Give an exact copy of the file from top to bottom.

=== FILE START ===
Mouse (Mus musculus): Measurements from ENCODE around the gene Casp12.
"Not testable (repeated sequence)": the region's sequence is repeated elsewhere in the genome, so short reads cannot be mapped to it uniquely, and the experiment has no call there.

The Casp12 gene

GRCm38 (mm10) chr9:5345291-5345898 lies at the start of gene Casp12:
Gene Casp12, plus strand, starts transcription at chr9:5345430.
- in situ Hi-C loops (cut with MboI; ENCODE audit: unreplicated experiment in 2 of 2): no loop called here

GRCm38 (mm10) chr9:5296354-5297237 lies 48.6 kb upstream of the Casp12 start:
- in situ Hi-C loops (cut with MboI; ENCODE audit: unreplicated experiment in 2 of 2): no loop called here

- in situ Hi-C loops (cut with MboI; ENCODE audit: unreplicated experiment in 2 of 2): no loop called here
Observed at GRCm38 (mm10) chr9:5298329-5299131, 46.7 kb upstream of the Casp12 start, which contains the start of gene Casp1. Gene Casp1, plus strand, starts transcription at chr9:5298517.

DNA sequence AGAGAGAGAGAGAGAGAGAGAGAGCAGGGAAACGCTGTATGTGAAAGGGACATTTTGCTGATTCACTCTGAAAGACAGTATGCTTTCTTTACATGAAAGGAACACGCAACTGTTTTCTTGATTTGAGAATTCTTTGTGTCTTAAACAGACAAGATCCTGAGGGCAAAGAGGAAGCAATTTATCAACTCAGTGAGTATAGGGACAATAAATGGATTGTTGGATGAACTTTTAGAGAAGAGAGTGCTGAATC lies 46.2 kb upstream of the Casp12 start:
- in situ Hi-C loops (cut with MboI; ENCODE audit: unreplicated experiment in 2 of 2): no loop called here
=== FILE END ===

Mouse (Mus musculus): Measurements from ENCODE around the gene Casp12.
"Not testable (repeated sequence)": the region's sequence is repeated elsewhere in the genome, so short reads cannot be mapped to it uniquely, and the experiment has no call there.

The Casp12 gene

GRCm38 (mm10) chr9:5345291-5345898 lies at the start of gene Casp12:
Gene Casp12, plus strand, starts transcription at chr9:5345430.
- in situ Hi-C loops (cut with MboI; ENCODE audit: unreplicated experiment in 2 of 2): no loop called here

GRCm38 (mm10) chr9:5296354-5297237 lies 48.6 kb upstream of the Casp12 start:
- in situ Hi-C loops (cut with MboI; ENCODE audit: unreplicated experiment in 2 of 2): no loop called here

- in situ Hi-C loops (cut with MboI; ENCODE audit: unreplicated experiment in 2 of 2): no loop called here
Observed at GRCm38 (mm10) chr9:5298329-5299131, 46.7 kb upstream of the Casp12 start, which contains the start of gene Casp1. Gene Casp1, plus strand, starts transcription at chr9:5298517.

DNA sequence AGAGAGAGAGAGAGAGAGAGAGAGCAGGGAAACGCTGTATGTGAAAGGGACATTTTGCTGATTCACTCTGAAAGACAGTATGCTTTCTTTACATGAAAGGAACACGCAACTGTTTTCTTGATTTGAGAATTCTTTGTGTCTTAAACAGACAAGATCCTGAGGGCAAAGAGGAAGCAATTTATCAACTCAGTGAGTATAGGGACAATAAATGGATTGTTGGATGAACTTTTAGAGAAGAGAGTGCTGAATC lies 46.2 kb upstream of the Casp12 start:
- in situ Hi-C loops (cut with MboI; ENCODE audit: unreplicated experiment in 2 of 2): no loop called here